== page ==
Debate of the Day: How Much Does Nostalgia Make Bad Things Good?

I recently watched Midnight in Paris, where the ultimate point of the film was that when we view the world with nostalgia tinted glasses and always think that yesteryear was the best era to experience, we’re often mistaken or over-idealizing the past.

I think that the same principle applies to media, and I think that if we looked objectively at certain films, games or shows, without having experienced them while growing up, we might not see them as quite as amazing as we do.

As I grew up mostly in the ’90s, I missed a lot of hardcore action movies from the ’80s that were a signature of the decade. But as I’ve tried to get through a lot of them, I’ve found that many were just plain…bad, despite their pop culture icon status.

The possibly blasphemous example I cite in the picture above is Escape from New York, which on the surface, seemed like it should be awesome. Kurt Russell is Snake Plissken, a convict sent into dystopian Manhattan, now an Arkham City-type supermax prison, to rescue to president when Air Force One goes down inside. And he has an EYEPATCH!

But experiencing this movie for the first time, it was just BAD. The writing, the acting, the action sequences were all pretty horrific, and ended up being an exceptionally dumb feature, but not in a lovable, fun way. I had a similar experience with The Crow and The Lost Boys, two more films I just didn’t understand the appeal of. Were they so bad people thought they were funny? I’m not sure.

Now I’m not saying this is a universal truth with all classic films. There are some like Star Wars, Alien, Blade Runner, etc. that are unquestionably good no matter what era you view them in. But this sub-section of films? I think it’s overrated, and those who love them might be blinded by nostalgia.

This is just once specific example, but I think it happens on a more widespread scale, like how we berate children for not liking early NES or SEGA games, when objectively, new titles are in fact better in most areas. I think nostalgia covers all our eyes to a certain extent, and it makes it incredibly difficult to be objective about anything.

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  1. The “Escape” series were meant to be bad. Their just fun stupid movies, that is all.

    Kurt Russell has the largest range of absolute shit movies to fantastic movies of any actor in Hollywood I think.

  2. Nostalgia does not blind my eyes to “classic” movies I grew up with and always thought were good. Case in point: Rocky 4. My favorite movie EVER. For my money, no movie gets me as excited and motivated, as well as nostalgic as that film does. I swear, it should be put in a time capsule. Everything about the movie SCREAMS the 80’s. Plot, acting, cinematography, editing, clothing, hairstyles, and of course, SOUNDTRACK. As a dumb popcorn flick, the film is good on all levels.

    Viewed objectively by those either too young or too old to have been around during that time? The film’s a piece of shit. It doesn’t make sense, it’s unrealistic, the acting is phoned in by all, and really was nothing more than a vanity project for Stallone to show off his muscles and keep himself as an A-Lister in Hollywood by digging in the well yet again (by that I mean, making yet another sequel to his beloved character since anything he did besides Rocky and Rambo would flop).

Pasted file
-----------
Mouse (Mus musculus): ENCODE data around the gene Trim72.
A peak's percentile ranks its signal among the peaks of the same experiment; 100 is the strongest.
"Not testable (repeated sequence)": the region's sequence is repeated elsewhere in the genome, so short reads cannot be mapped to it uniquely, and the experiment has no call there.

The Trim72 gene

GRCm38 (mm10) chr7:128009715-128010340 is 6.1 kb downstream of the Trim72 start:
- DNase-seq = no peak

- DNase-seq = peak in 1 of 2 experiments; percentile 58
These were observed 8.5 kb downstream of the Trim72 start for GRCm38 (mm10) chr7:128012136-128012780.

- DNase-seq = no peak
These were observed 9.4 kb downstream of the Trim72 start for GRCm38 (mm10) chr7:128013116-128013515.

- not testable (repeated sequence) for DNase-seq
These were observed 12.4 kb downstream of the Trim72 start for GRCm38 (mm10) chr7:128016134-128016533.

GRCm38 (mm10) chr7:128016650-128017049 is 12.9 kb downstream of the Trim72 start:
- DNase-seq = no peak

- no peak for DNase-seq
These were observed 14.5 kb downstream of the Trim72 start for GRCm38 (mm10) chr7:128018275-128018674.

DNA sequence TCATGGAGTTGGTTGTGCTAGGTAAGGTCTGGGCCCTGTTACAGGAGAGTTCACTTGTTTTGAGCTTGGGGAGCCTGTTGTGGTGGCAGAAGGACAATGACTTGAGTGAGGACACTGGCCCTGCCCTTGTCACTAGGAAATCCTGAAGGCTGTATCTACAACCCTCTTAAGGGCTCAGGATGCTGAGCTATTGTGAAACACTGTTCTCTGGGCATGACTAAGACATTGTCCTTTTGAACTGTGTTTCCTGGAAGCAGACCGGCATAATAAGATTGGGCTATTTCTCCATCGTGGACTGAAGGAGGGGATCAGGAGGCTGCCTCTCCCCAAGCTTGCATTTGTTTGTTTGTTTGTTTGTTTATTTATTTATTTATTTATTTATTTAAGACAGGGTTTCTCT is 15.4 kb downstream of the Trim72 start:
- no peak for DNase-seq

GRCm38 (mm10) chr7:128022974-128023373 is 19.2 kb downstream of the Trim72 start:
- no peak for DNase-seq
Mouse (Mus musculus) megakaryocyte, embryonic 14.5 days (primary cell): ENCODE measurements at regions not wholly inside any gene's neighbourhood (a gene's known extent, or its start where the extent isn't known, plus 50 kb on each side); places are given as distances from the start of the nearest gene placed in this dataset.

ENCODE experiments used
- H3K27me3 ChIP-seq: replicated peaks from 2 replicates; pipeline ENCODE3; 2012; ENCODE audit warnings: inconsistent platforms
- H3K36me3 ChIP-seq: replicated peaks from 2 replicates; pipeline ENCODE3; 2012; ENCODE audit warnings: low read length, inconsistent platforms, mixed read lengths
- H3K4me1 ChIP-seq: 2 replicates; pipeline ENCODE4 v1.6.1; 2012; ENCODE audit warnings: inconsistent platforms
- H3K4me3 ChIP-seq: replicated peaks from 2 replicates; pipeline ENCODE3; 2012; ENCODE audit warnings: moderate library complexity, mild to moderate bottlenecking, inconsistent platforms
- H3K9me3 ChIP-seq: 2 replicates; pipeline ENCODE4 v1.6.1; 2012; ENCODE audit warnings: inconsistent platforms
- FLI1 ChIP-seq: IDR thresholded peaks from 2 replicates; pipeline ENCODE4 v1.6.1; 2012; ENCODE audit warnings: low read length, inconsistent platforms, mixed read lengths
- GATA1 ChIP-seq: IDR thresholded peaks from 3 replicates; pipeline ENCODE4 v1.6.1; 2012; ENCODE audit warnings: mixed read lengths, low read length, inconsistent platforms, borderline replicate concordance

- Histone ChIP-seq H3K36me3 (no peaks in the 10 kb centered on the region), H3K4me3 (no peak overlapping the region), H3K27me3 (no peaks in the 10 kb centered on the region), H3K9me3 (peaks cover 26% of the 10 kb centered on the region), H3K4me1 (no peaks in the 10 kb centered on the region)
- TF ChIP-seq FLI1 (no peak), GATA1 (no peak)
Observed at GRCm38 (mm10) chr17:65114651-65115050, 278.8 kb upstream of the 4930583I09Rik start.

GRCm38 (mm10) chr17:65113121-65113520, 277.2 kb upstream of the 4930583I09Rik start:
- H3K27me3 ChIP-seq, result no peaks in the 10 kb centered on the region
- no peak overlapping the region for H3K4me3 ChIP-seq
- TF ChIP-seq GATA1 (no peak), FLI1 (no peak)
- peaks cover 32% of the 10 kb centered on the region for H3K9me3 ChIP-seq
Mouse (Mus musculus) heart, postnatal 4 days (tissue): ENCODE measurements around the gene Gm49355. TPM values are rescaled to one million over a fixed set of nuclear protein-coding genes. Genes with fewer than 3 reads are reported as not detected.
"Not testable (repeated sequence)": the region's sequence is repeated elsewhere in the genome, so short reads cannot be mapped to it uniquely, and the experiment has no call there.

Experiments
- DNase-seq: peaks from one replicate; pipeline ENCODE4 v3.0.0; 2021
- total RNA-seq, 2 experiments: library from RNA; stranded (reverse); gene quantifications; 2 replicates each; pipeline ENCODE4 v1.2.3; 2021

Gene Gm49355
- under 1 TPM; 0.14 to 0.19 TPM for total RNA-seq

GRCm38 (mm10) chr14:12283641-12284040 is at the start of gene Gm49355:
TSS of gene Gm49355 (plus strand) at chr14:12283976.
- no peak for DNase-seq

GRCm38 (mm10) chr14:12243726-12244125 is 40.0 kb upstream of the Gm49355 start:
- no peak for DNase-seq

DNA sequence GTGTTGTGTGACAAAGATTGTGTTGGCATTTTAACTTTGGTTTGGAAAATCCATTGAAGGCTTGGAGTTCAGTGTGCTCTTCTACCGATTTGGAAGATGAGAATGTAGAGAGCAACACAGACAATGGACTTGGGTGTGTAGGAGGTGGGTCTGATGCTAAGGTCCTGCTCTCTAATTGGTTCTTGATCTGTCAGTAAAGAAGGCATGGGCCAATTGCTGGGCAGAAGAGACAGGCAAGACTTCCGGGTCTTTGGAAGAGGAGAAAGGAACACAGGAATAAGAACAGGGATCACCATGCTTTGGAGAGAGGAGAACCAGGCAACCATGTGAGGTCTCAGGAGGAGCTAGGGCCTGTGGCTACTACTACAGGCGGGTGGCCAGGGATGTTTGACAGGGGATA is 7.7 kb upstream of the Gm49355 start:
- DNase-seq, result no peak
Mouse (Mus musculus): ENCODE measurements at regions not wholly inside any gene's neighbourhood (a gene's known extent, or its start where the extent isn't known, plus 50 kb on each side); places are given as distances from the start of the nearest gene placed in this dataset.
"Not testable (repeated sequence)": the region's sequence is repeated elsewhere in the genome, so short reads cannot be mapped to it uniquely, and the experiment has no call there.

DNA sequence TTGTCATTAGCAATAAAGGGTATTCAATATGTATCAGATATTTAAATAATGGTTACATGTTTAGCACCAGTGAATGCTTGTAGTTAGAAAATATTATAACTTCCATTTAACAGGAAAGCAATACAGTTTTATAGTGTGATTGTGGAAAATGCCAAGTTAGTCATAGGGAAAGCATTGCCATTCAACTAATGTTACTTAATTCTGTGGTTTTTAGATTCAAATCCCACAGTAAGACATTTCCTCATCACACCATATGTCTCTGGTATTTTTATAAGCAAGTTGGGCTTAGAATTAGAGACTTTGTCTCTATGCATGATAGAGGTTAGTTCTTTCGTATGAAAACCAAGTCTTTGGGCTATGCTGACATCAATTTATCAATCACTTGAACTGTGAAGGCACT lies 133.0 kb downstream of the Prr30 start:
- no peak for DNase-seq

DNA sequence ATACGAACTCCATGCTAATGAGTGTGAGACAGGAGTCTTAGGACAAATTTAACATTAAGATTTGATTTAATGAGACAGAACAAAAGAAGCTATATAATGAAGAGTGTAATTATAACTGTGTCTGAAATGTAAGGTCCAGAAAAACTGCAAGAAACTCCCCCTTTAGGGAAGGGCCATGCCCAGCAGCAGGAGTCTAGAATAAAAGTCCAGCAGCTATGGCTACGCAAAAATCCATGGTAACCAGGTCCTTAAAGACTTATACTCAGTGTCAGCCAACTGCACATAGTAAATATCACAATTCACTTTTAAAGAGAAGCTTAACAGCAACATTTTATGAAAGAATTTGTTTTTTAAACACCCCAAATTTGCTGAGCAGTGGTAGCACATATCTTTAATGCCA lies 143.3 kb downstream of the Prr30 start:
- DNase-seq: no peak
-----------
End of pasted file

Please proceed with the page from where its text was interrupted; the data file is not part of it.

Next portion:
It honestly doesn’t even belong in the series. Rocky 5, for all its flaws, was more in synch with the overall “tone” that the rest of the series has (though I’m sure Rocky 3 is debatable to this as well). Rocky 4 however, is so far removed from the rest of the films that, honestly, if you change the name of the characters, replace the actors, and remove the flashbacks, you don’t even have a Rocky film.

    And of course, since the movie was the biggest hit of 1985, many other action films would follow it’s lead with the same type of story, or just a training montage. Amazing to think how much pull Stallone had in Hollywood at one time, isn’t it?

  3. I just rewatched Escape from New York a couple weeks ago and thought it held up decently well. I certainly can’t see how it’s somehow worse than, oh, Fast Five or something like that. In both cases, the silliness isn’t unintentional. Plus, it has style, which does count for something.

    I would say that a lot of the reason people liked the Transformers movie was because of misplaced nostalgia. It’s a very potent factor nowadays, particularly where pop culture is concerned. That’s part of why the entirety of the 1980s is getting remade, I imagine.

  4. I saw Road Warrior for the first time when I was like 16? and it immediately became my favorite movie of all time. Still is.
    That said, the first time I saw They Live, Escape from New York, Robocop, A Boy and His Dog (want to talk about aged?) and such, I loved them all. I grew up with MST3K though, so being able to enjoy a campy movie is kind of intuitive to me 😛

    I do enjoy some modern movies, but when it gets to the point that EVERYTHING but the actors is CGI, you can’t help but notice the flaws or unrealistic nature of it. Back in the 80s, there was no CGI, so everything HAD to be real (except like the integrated stop motion stuff in Robocop etc., which suffered the same uncanny valley type problems as modern CGI)

    The other thing is they try to make everything so epic and flashy. Just see the Transformers movies, how many “alright, strike a pose and we’ll cycle the camera around you and stop when the sun is glaring behind you” scenes were there. How epic all the music has to be now, with “MY WORLD IS ON FIRE” Linkin Park syndrome. It just gets distracting imo, and it’s not just Transformers that suffers from this. There’s something to be said about the grittiness of old movies that just doesn’t come through in modern films. (i.e. that fight scene in They Live)
    Disctrict 9 did a really good job overcoming this problem, though. that movie was grit as gravel.

    I realize that this mainly applies to action and sci-fi genres, as drama tends to age better since it focuses more on character interaction, plot, etc.